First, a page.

And not only that, but the mucosal system can actually push out a little of that IgG onto the surface with the IGA as well.
Right. So that and I'm like, I don't, I don't think that like, that's news. I mean,
that's, that's fairly recent, like, yeah, I didn't know that until recently. Those of us who in vet school had to hear the words help her cells. Well, we found a whole nother couple of sections to help ourselves. We even know we're there. And now we know they do some really cool stuff, you coastally that we just had no idea about Tori, so do you think
that we're going to eventually get to all mucosal vaccines? I think that you know, I think that's a question right? Yeah. So we're going to do all this this way is you're going to be kind of have to always be a combination, but maybe that maybe will develop more because of vaccines, which are just going to be better in general but still have to have some of the old We're gonna still
have to have some of the old and the reason being is that nobody wants to live rabies flying around. Nobody thinks that's a good idea, we may be able to make some sort of recombinant thing that eventually could go that way. But that's going to be way way in the future. The other thing is we put our pets in situations where they need to have a different approach. So, for instance, feline get what's called panleukopenia. It's an that fvrcp vaccine that your kitten starts getting right away. Well, the way that the protection works for that particular pathogen is IgG. And then IgM. And going down that pathway, it's not great fought through IGA right, you'll get something but you don't get it fast enough to really help that that animal that doesn't have a well developed immune system. Yeah. And we know that that injectable product was superior, like there is almost animals who got a good vaccinations as kittens. There are very, very, very few and I would challenge you to look in the literature, animals that you can prove they got vaccinated that they've ever gotten panleukopenia, right. However, the rest of that vaccine, the two respiratory pathogens, are probably better served going mucosal Lee, because that is how they work. And so you got to look at how the pathogen works. You got to look at the situations we put our animals in like shelters, rescue groups, things like that, how much are we exposing them? And how quickly and which is going to be the best for that situation? Which is, again, why vaccines are not always one size fits all? Well, I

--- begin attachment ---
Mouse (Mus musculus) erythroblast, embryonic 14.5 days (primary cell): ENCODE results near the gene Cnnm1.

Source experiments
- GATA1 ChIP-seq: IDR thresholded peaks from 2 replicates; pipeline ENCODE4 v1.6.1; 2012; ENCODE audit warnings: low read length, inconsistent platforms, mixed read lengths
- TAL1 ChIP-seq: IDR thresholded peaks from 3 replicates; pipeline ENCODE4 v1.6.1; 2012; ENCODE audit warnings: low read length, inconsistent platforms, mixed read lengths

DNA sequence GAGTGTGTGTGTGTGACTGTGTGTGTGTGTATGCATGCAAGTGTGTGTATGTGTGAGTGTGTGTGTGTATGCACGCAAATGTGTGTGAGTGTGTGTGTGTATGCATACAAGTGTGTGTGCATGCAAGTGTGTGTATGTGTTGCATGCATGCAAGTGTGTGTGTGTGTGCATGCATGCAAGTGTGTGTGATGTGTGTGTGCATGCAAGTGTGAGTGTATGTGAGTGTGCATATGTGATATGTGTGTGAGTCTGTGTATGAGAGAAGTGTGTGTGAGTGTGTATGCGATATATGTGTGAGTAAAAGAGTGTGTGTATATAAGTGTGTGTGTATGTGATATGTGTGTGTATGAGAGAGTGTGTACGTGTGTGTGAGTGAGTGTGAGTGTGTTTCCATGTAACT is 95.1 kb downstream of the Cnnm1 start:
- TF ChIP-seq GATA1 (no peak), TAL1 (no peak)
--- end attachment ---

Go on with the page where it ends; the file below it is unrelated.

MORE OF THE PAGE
think. Go ahead, Jen, as you say, I
think that they're also a great reminder. And what I tell everybody, before I vaccinate their pet is like no vaccine is 100% in the face of overwhelming exposure, none, which means do not think that your dog now is in a bubble, and they can go and do whatever they want. And they can lick the face of that dog that has schmutz coming out everywhere or whatever. Like it's not it doesn't work that way. It's they're better protected. But nothing is 100%.